1957. During World War II, along with Pierre Balmain, Christian Dior works as a designer for Lucien Lelong. In December 1946, backed by textile-magnate Marcel Boussac, he opens his own fashion house.
Just two months later he presents his first collection, Corolle (a corolla is the whorl of petals of a flower; and later, referring to the silhouettes he has created, he is quoted as saying “I have designed flower women.” Corolle (better known as “the New Look”), with its revolutionary bustier-style bodices, wasp waists and padded hips, takes the fashion world by storm. But it also harks back to the corsets and crinolines, which dominated women’s fashions 100 years earlier.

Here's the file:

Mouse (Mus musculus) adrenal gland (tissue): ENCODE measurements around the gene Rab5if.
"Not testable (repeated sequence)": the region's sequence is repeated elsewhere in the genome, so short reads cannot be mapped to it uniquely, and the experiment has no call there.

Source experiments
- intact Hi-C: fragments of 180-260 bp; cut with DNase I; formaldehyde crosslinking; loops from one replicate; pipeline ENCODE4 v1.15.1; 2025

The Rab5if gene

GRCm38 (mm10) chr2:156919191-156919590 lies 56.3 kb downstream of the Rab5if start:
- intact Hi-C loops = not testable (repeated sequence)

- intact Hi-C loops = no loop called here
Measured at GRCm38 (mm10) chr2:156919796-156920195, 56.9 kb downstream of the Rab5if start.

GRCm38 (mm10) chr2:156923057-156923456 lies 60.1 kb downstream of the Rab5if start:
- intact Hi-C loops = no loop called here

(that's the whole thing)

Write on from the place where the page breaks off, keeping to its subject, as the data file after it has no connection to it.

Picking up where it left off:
Christian Dior is not just a great designer, he is an astute businessman too. In 1949 he becomes the first couturier to lend his name to a range of accessories to go with his clothes. It may be standard practice now, but in the late 1940s and early ’50s it provokes a storm of criticism for cheapening the image of the haute couture industry. It does not, however, deter celebrities such as Rita Hayworth, Ava Gardner and Margot Fonteyn from becoming customers, adding lustre to an already super-aspirational brand.
The Associated Press obituary, published on 24 October 1957, pays tribute to Christian Dior’s achievements:
M. Dior’s greatest feat was the “New Look” in 1947, when he seized and held for France the style leadership of the world after it had threatened to pass to the United States in the post-war years. For his achievement the French Government awarded the Legion of Honor to him. Because his business sense matched his creative genius, M. Dior made fashions pay off. In 1953 his business totaled $17,000,000.